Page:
Understanding the Financial Implications of Divorce

Marriage is typed on a torn piece of paper. Money is peeking between the edges of the ripped paper. Broken wedding rings are placed on top of the paper. Visual concept for blog titled: Financial implications of divorce

Divorce is a disruptive event in anyone’s life. It often involves new housing, a change in employment for at least one party, a division of financial assets and retirement funds, and of course attorney fees. But there are also other financial concerns to be aware of in your Connecticut divorce. Discussing the financial implications of divorce with your attorney early on can help you be better prepared during and after the case.

How are Divorce Financial Concerns Addressed?

Financial concerns directly connect with three portions of a Connecticut Divorce:

  • Child support
  • Alimony
  • Property division

Within these three categories, there are dozens, if not hundreds of financial questions that could be addressed, depending on your situation. It is important that you have a thorough discussion with your Connecticut divorce attorney about your current and future financial needs as you prepare to file or defend your divorce action. This may include:

  • Budgeting for your current or anticipated living expenses
  • Accounting for shortfalls or gaps in income
  • Shielding income-producing assets
  • Addressing funds necessary for timely retirement
  • Considering tax consequences of dividing certain assets

While some of these issues will develop over the course of your divorce, others may need to be addressed as early as the initial filing of the complaint. This is one reason why you should take an active role in financially planning your divorce even before you and your spouse separate.

How to Address Financial Concerns During Divorce

Connecticut law allows family courts to award either party “temporary alimony” while their separation or divorce is pending. Also called “pendente lite” alimony, it is designed to provide support to a financially dependent spouse when they are separated, but not yet legally divorced. Similarly, a Connecticut court can order either parent to pay temporary child support (most often to the other parent) during the same period. This child support is designed to make sure the child’s needs are met until a final child support order can be entered along with the judgment of divorce. Both temporary child support and temporary alimony awards expire when the judgment is entered. However, that judgment can include the same terms and can carry over any unpaid balances (arrears) or overpayment credits.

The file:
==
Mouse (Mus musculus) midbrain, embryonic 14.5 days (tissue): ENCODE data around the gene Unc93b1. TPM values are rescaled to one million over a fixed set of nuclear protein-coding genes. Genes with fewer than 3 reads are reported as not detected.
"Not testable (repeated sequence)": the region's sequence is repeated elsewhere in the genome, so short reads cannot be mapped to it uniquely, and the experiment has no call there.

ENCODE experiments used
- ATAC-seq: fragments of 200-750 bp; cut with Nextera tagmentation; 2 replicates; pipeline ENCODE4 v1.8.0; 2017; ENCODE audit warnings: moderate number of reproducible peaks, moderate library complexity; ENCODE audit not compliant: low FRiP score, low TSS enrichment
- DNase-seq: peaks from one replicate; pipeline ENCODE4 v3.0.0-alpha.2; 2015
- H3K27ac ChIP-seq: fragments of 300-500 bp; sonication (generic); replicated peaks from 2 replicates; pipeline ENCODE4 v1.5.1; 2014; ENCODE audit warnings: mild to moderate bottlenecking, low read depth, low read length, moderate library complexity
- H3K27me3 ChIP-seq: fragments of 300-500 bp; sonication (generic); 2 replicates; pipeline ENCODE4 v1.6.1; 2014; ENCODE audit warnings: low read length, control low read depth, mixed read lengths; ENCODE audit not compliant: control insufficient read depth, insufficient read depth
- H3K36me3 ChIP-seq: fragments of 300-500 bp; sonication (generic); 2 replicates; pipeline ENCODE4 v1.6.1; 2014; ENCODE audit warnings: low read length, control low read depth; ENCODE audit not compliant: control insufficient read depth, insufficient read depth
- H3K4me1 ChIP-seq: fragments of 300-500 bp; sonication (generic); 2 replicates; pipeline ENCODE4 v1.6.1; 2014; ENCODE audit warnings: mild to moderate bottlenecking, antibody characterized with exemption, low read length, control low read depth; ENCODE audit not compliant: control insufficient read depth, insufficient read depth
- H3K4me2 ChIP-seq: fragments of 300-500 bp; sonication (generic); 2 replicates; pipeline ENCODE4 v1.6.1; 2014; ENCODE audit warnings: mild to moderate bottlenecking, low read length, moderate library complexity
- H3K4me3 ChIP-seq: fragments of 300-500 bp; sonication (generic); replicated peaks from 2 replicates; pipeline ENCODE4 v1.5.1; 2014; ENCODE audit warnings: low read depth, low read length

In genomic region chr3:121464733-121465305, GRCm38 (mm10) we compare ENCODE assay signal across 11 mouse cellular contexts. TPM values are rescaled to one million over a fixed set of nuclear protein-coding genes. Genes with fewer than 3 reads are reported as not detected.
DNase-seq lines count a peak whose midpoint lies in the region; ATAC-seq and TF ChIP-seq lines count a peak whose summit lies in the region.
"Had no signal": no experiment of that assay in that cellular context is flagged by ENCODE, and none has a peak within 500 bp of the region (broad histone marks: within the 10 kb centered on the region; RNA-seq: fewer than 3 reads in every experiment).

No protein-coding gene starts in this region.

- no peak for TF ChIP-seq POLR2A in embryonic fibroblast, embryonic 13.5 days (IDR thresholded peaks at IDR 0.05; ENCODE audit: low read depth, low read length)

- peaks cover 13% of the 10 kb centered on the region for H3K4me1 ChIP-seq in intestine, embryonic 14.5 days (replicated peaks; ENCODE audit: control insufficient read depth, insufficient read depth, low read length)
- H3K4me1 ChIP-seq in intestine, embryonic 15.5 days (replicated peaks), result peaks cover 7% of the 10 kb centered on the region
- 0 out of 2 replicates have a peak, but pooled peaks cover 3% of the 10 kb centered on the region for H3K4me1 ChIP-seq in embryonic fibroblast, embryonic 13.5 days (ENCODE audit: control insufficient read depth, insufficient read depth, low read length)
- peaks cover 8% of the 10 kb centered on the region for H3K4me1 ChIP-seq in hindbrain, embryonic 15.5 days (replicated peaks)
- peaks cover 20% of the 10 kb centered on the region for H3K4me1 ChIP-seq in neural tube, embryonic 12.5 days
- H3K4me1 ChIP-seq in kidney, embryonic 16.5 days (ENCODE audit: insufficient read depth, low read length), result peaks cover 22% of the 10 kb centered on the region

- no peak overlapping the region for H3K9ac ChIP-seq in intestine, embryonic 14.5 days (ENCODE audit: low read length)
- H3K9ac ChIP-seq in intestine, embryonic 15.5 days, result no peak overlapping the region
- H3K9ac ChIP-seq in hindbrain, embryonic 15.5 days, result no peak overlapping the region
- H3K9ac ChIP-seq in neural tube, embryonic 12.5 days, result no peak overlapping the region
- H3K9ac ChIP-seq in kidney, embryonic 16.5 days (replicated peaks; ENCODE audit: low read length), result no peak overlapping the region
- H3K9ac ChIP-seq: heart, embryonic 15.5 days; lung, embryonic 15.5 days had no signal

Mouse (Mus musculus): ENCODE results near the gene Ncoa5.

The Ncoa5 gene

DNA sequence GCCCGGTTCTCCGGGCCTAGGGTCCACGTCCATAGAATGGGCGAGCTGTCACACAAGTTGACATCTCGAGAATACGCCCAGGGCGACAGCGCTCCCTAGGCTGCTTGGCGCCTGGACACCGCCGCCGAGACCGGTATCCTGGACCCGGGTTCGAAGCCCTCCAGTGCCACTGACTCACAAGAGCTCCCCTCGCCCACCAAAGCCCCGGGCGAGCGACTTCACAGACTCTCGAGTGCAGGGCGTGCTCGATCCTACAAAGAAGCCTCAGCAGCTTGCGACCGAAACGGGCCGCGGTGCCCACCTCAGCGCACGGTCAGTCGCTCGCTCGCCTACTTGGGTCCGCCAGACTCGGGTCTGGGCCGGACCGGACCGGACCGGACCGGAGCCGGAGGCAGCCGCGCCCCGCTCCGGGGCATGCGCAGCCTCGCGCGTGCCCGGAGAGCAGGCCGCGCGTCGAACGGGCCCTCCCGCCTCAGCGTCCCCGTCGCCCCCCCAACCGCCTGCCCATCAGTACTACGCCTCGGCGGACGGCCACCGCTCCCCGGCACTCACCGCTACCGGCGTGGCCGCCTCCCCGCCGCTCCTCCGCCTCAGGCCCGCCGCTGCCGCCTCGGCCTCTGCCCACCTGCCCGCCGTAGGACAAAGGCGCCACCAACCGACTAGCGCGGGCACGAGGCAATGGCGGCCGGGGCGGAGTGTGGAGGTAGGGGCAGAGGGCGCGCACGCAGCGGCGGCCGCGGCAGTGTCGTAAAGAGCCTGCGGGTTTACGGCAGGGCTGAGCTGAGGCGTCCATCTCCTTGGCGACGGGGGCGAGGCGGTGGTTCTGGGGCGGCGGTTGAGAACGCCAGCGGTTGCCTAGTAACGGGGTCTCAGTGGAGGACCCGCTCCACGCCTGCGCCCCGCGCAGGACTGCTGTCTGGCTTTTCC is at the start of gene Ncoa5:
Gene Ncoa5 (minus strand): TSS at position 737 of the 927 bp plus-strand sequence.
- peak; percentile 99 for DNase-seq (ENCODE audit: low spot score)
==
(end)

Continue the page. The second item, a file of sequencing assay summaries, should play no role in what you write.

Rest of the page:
In addition, when a divorce is filed in Connecticut, it triggers automatic “status quo” orders preventing either party from selling or disposing of property, taking out new loans, incurring “unreasonable debts”, removing the other or the children from health or life insurance policies or evicting one another from the marital home. These automatic orders can help to preserve the family’s assets and ensure you can properly plan for your financial future. However, they can also create obstacles for parties seeking to separate, obtain new lines of credit, or otherwise disentangle their financial affairs. In those cases, you may need either your spouse’s consent or a court order to perform the steps needed to begin transitioning to the next chapter of your life.